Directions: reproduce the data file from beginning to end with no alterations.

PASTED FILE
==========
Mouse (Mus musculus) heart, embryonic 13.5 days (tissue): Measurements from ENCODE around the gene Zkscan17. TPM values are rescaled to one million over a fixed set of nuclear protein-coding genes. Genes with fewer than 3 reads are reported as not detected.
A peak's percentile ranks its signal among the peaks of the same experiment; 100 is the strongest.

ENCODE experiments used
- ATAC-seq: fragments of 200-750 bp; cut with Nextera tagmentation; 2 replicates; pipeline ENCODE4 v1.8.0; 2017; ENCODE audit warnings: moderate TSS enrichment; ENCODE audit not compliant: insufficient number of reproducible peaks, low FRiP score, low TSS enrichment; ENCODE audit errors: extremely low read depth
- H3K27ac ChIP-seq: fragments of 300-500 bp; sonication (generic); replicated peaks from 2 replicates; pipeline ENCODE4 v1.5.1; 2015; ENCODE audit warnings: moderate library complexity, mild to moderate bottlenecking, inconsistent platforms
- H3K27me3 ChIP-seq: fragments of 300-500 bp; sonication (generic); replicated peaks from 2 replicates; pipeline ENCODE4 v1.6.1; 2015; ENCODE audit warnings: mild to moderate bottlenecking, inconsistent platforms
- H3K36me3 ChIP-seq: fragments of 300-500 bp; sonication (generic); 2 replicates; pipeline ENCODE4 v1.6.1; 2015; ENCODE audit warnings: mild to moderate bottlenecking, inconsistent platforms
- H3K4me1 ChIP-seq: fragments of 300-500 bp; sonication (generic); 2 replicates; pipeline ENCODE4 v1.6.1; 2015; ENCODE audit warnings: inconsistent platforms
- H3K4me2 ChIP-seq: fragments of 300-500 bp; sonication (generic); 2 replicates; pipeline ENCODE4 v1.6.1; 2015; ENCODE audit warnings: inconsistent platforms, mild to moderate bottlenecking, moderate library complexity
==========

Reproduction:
Mouse (Mus musculus) heart, embryonic 13.5 days (tissue): Measurements from ENCODE around the gene Zkscan17. TPM values are rescaled to one million over a fixed set of nuclear protein-coding genes. Genes with fewer than 3 reads are reported as not detected.
A peak's percentile ranks its signal among the peaks of the same experiment; 100 is the strongest.

ENCODE experiments used
- ATAC-seq: fragments of 200-750 bp; cut with Nextera tagmentation; 2 replicates; pipeline ENCODE4 v1.8.0; 2017; ENCODE audit warnings: moderate TSS enrichment; ENCODE audit not compliant: insufficient number of reproducible peaks, low FRiP score, low TSS enrichment; ENCODE audit errors: extremely low read depth
- H3K27ac ChIP-seq: fragments of 300-500 bp; sonication (generic); replicated peaks from 2 replicates; pipeline ENCODE4 v1.5.1; 2015; ENCODE audit warnings: moderate library complexity, mild to moderate bottlenecking, inconsistent platforms
- H3K27me3 ChIP-seq: fragments of 300-500 bp; sonication (generic); replicated peaks from 2 replicates; pipeline ENCODE4 v1.6.1; 2015; ENCODE audit warnings: mild to moderate bottlenecking, inconsistent platforms
- H3K36me3 ChIP-seq: fragments of 300-500 bp; sonication (generic); 2 replicates; pipeline ENCODE4 v1.6.1; 2015; ENCODE audit warnings: mild to moderate bottlenecking, inconsistent platforms
- H3K4me1 ChIP-seq: fragments of 300-500 bp; sonication (generic); 2 replicates; pipeline ENCODE4 v1.6.1; 2015; ENCODE audit warnings: inconsistent platforms
- H3K4me2 ChIP-seq: fragments of 300-500 bp; sonication (generic); 2 replicates; pipeline ENCODE4 v1.6.1; 2015; ENCODE audit warnings: inconsistent platforms, mild to moderate bottlenecking, moderate library complexity